Saturday, June 30, 2012

"Ted" funniest potty-mouthed talking teddy bear movie you'll ever see

Ted (2012) 
106 min., rated R.

Probably the best potty-mouthed, pot-smoking talking teddy bear movie you'll ever see, "Ted" is as crass, filthy, and wrong as a live-action, uncensored "Family Guy" episode. It makes sense because Seth MacFarlane, the popular animated sitcom's creator, makes his feature writing and directing debut here, and he sure gets away with a lot. Co-writer MacFarlane and a few of his "Family Guy" writers (Alec Sulkin, Wellesley Wild) take a one-joke premise that could be stretched as far as a stuffed teddy's fur and wring it for all it's worth, with pop-culture references and slap-downs, anti-PC one-liners, and lots of bad bear behavior, until nothing is sacred. Even if "Ted" might've worked better as one of those 9-minute fake movie trailers on Jimmy Kimmel Live than a 106-minute movie, it scores laughs 75% of the time, and that's not a bad success rate. 

In the 1985 prologue, a deadpan Patrick Stewart's heartwarming narration begins "Ted" as one of those treacly Christmas family movies, until a Jewish joke and four-letter words whip it into shape. Young John Bennett is the loner of a Boston neighborhood, but after he receives a teddy bear for Christmas and makes a wish on a falling star that Ted would spring to life and talk, his new BFF does just that. Twenty-seven years later, after the miracle of a talking stuffed bear has earned him fame on Johnny Carson and acceptance in the world, the hedonistic Ted (voiced by MacFarlane) and 35-year-old rental-car company worker John (grown into Mark Wahlberg) are still best buds, bumming around on the couch, taking bong hits and watching "Flash Gordon." But Ted resides with John and his 4-year-long girlfriend, Lori (Mila Kunis), a living situation that becomes a problem when Lori feels they can't move on with their life. Done playing "three's company," Ted moves out and gets a job, but John can't just let go of his Thunder Buddy, even if he's a bad influence. 

With their Boston accents, Wahlberg and MacFarlane bounce off each other perfectly. The Beantown native with a tough exterior gets to play a lovable lunk, and he's such an undervalued comedic straight man. His tone-teaf vocal performance of the "Octopussy" theme song makes him a really good sport, and his rapid-fire rattling-off of white-trash female names to Ted is a must-see. MacFarlane makes sure his plush-toy counterpart is hysterical and registers as a genuine character, too; it helps that Ted is seamlessly integrated into the action, interacting with the human actors. After a falling-out, John and Ted engage in one of the most impressively elaborate fights between a human and a cuddly toy in a motion picture, and that includes all of the "Child's Play" movies. Kunis, who could've been stuck in a second-banana role as "the girl," is actually pretty cool, Philly-tough, and understanding as Lori. She might nag John a bit in wanting a proposal and getting him to give up childish things, but clearly she's put up with enough already.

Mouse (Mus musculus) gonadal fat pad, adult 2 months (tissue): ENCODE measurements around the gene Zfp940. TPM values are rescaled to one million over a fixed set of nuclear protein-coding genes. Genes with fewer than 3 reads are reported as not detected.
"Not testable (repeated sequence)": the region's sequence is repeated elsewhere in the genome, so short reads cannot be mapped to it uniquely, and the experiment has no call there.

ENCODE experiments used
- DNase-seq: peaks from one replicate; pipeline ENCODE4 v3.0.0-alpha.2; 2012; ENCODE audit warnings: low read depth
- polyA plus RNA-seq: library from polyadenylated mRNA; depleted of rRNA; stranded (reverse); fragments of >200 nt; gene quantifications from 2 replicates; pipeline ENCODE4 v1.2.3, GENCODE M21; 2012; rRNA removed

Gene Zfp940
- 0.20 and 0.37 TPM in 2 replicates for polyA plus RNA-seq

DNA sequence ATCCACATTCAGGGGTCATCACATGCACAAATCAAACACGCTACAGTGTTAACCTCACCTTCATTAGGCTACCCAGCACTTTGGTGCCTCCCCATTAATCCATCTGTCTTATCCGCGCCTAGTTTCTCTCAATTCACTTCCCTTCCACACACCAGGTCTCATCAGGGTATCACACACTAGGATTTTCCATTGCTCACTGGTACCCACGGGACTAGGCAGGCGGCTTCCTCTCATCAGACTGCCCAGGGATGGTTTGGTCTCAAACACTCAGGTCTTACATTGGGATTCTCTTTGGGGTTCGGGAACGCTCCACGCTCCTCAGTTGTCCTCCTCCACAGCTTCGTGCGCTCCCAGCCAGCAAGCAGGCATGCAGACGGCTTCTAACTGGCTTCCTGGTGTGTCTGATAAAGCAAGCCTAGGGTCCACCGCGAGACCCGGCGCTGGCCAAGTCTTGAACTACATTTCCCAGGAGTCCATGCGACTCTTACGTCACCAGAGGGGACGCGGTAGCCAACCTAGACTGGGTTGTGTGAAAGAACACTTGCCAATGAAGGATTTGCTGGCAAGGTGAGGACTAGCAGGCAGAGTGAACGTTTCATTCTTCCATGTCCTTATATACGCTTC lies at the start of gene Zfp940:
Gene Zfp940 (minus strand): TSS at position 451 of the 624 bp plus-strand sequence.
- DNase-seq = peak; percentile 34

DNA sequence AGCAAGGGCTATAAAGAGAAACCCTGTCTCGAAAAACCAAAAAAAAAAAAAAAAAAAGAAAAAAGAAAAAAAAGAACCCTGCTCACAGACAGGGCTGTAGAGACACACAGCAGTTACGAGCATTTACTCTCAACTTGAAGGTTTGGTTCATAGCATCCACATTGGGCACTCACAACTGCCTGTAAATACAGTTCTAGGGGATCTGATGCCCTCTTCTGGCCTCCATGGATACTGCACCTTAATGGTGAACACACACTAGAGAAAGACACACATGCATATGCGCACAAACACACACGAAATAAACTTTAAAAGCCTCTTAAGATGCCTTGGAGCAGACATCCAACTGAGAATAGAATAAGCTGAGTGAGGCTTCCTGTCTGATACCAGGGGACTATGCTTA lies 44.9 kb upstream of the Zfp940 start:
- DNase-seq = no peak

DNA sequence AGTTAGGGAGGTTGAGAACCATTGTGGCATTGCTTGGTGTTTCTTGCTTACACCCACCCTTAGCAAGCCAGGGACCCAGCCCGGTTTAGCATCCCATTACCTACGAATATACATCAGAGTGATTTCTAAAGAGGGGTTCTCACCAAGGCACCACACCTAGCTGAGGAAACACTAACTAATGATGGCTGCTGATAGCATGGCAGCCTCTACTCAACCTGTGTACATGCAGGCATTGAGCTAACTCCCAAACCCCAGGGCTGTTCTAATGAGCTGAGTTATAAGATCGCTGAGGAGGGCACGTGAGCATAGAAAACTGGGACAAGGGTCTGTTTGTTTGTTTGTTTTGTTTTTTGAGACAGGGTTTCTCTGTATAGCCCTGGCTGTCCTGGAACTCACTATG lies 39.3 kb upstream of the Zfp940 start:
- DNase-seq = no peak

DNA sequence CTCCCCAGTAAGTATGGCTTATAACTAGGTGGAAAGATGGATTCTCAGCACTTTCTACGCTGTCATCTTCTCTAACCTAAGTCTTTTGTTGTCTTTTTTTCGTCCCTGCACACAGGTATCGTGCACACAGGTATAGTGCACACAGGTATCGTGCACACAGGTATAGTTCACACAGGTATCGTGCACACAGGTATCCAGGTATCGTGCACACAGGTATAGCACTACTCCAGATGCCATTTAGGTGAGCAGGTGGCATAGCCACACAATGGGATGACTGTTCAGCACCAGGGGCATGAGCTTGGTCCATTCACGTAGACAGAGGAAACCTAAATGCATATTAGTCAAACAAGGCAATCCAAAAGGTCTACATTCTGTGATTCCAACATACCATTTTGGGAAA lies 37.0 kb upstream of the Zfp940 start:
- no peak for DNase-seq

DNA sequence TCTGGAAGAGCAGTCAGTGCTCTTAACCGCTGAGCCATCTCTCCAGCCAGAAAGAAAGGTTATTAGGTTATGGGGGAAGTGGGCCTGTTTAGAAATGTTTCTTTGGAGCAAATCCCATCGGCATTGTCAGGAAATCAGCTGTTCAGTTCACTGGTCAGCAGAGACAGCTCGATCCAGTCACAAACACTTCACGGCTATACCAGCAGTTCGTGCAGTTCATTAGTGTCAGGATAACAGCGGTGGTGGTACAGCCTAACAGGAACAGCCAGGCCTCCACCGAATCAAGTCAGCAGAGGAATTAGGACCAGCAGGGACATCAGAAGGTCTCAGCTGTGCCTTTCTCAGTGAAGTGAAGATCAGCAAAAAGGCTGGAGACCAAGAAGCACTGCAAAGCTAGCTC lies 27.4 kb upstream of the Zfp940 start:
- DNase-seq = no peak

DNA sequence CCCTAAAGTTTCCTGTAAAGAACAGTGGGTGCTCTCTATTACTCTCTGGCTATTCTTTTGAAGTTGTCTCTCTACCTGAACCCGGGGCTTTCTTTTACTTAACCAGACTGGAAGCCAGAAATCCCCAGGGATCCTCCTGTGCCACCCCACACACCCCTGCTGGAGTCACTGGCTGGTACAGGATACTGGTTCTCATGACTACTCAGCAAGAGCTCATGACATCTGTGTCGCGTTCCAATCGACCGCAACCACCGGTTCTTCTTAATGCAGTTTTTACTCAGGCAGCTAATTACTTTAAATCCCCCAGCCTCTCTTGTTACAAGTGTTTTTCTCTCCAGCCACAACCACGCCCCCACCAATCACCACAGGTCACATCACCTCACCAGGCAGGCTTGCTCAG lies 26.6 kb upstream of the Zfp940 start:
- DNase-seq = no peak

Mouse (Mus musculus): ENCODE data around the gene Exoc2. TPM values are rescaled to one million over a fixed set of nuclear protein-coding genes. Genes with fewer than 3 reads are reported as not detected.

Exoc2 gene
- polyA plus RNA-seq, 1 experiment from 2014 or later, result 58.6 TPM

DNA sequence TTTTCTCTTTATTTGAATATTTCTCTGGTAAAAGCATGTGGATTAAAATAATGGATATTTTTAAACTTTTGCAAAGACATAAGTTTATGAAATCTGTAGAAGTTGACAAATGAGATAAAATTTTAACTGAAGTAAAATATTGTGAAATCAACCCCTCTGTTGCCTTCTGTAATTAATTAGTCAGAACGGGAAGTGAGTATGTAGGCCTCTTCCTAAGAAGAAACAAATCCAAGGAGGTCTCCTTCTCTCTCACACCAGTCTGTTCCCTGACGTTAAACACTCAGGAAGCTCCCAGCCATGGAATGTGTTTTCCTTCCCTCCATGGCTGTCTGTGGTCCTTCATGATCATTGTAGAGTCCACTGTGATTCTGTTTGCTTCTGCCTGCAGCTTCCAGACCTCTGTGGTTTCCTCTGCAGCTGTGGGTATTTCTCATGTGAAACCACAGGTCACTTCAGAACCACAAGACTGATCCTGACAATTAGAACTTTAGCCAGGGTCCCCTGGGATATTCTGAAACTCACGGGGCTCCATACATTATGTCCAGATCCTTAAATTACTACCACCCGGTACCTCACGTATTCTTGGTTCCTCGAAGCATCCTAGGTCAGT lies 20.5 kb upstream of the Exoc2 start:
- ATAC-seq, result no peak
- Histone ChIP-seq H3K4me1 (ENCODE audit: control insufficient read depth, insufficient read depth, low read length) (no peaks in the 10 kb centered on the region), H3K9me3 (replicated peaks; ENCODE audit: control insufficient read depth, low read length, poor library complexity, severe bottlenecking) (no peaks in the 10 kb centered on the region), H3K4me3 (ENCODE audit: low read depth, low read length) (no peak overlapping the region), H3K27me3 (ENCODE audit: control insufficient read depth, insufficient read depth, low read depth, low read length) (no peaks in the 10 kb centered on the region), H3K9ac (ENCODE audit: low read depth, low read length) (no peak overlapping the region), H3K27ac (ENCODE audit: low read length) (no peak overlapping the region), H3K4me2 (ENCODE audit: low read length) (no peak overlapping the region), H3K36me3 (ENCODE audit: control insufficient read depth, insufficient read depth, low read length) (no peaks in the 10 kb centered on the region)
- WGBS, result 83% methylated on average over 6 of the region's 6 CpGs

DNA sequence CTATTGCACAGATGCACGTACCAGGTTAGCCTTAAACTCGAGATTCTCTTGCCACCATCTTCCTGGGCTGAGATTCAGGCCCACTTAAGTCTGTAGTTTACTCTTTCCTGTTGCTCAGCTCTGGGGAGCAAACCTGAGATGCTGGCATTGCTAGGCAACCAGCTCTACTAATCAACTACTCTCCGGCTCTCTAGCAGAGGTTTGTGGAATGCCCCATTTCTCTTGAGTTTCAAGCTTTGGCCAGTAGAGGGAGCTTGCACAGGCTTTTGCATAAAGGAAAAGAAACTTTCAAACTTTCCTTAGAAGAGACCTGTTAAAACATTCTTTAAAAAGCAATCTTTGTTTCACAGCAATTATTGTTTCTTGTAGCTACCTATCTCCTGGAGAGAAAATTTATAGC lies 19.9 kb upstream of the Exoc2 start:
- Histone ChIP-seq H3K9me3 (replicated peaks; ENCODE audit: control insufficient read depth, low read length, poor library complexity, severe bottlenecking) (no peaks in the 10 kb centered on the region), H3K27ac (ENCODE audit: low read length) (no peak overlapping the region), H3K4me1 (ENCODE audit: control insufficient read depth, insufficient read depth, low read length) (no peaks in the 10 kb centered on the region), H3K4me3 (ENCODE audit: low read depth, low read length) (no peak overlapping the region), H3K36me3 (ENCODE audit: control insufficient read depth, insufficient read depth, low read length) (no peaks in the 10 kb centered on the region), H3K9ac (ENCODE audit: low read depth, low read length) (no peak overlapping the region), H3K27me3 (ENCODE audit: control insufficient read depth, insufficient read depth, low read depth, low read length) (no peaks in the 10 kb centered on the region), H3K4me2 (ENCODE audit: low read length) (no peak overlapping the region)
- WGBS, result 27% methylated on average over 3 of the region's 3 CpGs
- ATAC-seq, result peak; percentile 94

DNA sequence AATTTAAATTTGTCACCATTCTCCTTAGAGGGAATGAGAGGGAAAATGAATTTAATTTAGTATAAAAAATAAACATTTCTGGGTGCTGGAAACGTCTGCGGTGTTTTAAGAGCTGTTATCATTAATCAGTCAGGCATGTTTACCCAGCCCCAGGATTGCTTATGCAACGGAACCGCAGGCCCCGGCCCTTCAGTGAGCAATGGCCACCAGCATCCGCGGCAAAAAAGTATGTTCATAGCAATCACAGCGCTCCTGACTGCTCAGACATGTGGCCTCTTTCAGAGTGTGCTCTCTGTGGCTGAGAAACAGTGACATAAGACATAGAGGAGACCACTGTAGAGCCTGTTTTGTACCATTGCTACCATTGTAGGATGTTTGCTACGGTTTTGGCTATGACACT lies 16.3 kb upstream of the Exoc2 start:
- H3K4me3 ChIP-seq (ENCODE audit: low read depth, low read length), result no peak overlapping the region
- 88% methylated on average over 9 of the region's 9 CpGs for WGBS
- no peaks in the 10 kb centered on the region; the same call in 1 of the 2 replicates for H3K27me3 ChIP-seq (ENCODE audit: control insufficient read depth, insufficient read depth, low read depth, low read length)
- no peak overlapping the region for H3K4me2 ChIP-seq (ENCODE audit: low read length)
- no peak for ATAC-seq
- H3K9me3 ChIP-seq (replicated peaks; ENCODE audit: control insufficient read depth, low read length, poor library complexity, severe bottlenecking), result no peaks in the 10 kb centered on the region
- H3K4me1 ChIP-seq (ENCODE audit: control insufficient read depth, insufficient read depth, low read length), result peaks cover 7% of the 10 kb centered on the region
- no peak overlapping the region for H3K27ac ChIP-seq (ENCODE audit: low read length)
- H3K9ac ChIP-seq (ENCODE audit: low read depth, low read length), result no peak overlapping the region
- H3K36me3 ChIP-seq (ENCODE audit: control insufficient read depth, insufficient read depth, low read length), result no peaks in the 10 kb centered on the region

Unlike most talking toy/animal movies rooted in magical realism, "Ted" is inspired for embracing its own silliness. Ted has his fifteen minutes of fame, until becoming a has-been and now everybody is pretty nonchalant about a talking teddy bear existing among them. He drives, he drinks and smokes weed called "mind rape," he parties with prostitutes, he screws, he finds employment at a grocery store, and he screws at that grocery store…on a bag of produce. Much of the plot deals with John struggling to choose between his bromance and his romance. In a way, it isn't that different from Jason Segel facing the same predicament between Muppet brother Walter and human girlfriend Amy Adams in 2011's "The Muppets." Lori's smug, leering boss (Joel McHale) poses an obstacle, and there's also a strange, creepy subplot percolating through all of this, involving an always-daringly weird Giovanni Ribisi as a sociopath bribing John to take Ted for his chubby son. Both tangents add more conflict, but mostly padding, that the film didn't really need. 

"Ted" is most fun (and funny) when Ted gets down with his bad self. This calls for MacFarlane to throw around a slew of scattershot jokes of the scatological and derogatory variety to see what sticks. The fart jokes fall flat, but Kunis cleaning up hooker droppings surprisingly doesn't. A Chinese stereotype is more embarrassing than funny. Sour targets at diseases and 9/11 are iffy. To more success, the name-dropping roasts from Ted's mouth run the gamut from Katy Perry to Susan Boyle to Adam Sandler (take that "Jack and Jill!"). Even MacFarlane's own Peter Griffin winkingly gets dropped. MacFarlane and his co-scribes show off their fandom of film, too. There's an Indiana Jones in-joke, and a flashback to the night John and Lori met is an exact replica of the "Saturday Night Fever" parody in 1980's great spoof "Airplane!" The writers must also have a jones for Tom Skerritt and '80s star Sam J. Jones because both are the subjects of running jokes. Other good-sport cameos abound: another Jones, the '90s singer-songwriter kind, headlines a concert and there's the giggling surprise of two male actors having the rare pleasure to carry on a same-sex relationship. Luckily, most of this stuff hits. 

When the bearnapping horror-movie subplot takes over, the material starts to fray a bit. Still, and mind you, we're still talking about the raunchy R-rated comedy about a man and his talking teddy bear, the film welcomes sweet sentiment, and it's never mocking or calculated but unexpectedly and genuinely earned. For that, "Ted" is easy to warm up to, despite it not fully taking off as a great movie comedy. Then again, it can be very funny and cuddly like a bear hug. And remember, despite "Ted" being about a Fuzzy Wuzzy Bear, this is no Winnie the Pooh.


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